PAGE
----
There were certainly fears in the 1970s that Washington would pull troops out of South Korea.
"I think where the South Korean government has some culpability is that in the 1970s some Korean officials from the central government did go to these camp-towns and try to persuade these women who were working as sex workers to co-operate with the US military command," says Dr Kathy Moon of the Brookings Institution, who wrote Sex Among Allies, the definitive study of prostitution and the US military in South Korea.
"The priority was to keep the US military command happy so they would stay in Korea because there was a threat of pull-outs of US troops."
The priority in the clinics, Moon says, was "maintaining the health and well being of the US troops not the Korean women". The staff were only interested in the women's sexual health, and did not provide treatment for other illnesses.
Moon is at pains to point out that, unlike South Korea's World War Two "comfort women" - who were forced to become sex slaves by the Japanese military - many of these women took a decision to work as prostitutes, however reluctantly. They then become trapped, however.
"Once these women were there, they couldn't get out easily. They were raped continuously - raped by the manager," she says.
Japan's 'comfort women'
- 200,000 women in territories occupied by Japan during WWII estimated to have been forced into becoming sex slaves for troops
- In 1993 Japan acknowledged use of wartime brothels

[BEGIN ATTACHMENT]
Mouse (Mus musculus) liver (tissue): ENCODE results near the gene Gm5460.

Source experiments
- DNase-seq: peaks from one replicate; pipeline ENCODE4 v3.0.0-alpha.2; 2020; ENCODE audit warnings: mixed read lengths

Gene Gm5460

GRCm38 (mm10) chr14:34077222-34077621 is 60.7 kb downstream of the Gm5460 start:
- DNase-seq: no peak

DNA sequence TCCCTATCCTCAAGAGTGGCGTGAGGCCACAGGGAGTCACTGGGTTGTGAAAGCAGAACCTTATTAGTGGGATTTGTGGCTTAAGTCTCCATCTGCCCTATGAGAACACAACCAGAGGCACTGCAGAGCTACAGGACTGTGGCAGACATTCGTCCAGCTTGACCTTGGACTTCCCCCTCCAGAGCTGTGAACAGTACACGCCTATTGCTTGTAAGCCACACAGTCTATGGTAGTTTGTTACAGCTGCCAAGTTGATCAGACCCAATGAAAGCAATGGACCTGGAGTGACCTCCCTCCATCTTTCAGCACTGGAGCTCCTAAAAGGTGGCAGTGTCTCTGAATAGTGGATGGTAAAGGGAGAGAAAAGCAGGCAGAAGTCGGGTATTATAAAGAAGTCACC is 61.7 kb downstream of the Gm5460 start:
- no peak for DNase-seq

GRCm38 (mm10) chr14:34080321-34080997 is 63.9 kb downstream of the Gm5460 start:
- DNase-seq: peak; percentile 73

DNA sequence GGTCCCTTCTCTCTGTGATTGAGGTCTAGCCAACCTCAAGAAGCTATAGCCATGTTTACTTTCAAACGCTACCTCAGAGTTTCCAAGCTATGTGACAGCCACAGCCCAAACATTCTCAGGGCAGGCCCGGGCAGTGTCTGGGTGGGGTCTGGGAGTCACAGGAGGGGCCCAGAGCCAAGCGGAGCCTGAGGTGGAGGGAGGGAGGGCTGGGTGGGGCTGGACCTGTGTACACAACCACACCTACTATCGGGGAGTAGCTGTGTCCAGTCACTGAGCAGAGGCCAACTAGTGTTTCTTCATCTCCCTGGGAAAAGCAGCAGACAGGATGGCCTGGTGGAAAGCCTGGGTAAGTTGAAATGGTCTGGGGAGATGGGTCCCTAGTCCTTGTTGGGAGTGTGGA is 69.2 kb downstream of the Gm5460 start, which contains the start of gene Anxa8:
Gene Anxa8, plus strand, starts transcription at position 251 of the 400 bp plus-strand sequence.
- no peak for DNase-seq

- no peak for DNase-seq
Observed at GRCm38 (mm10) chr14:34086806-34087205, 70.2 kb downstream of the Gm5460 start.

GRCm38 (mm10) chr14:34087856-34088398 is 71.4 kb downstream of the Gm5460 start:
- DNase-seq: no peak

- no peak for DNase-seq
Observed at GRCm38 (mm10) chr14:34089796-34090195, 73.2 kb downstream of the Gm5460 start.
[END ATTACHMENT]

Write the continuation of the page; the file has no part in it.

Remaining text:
- In 2007 Japanese PM Shinzo Abe was forced to apologise after casting doubt on the existence of comfort women
- In 2014 Abe's government petitioned the UN to ask that a 1996 UN-sponsored report on comfort women be revised, but the request was rejected
"Anything the bar owner deemed necessary for a woman to attract GIs to sell sex - make-up, clothing, some decoration in their hut rooms - was rented out to the women. If the women were ill or if they needed assistance to pay for a funeral for a family member, they would borrow from the bar owner. All of these expenses became part of their debt and unless you paid off this debt you couldn't leave".
Over the years, the attitude of the US military has changed. There is now what US Forces Korea calls "zero tolerance" of servicemen using prostitutes. Military police patrol red light areas, going into bars to seek transgressors. Prostitution has also been illegal in South Korea since 2004 - though nobody doubts that it continues.
The nature of the trade has changed too. When South Korea was a poor country, South Korean women were the sellers of sex around the bases. But today, now that South Korea is an increasingly affluent society, it's largely women from Russia and the Philippines who make up the workforce.
That doesn't diminish the pain and anxiety of the elderly women who now face a comfortless old age. Jang Young-mi, in her late 60s, lives in a grim single bedroom with her three dogs. She worked in a camp-town for two decades and now has only poverty to show for it. "Maybe because I lived for so long with American soldiers, I can't fit in with Koreans," she says. "Why did my life have to turn out this way?"
Subscribe to the BBC News Magazine's email newsletter to get articles sent to your inbox.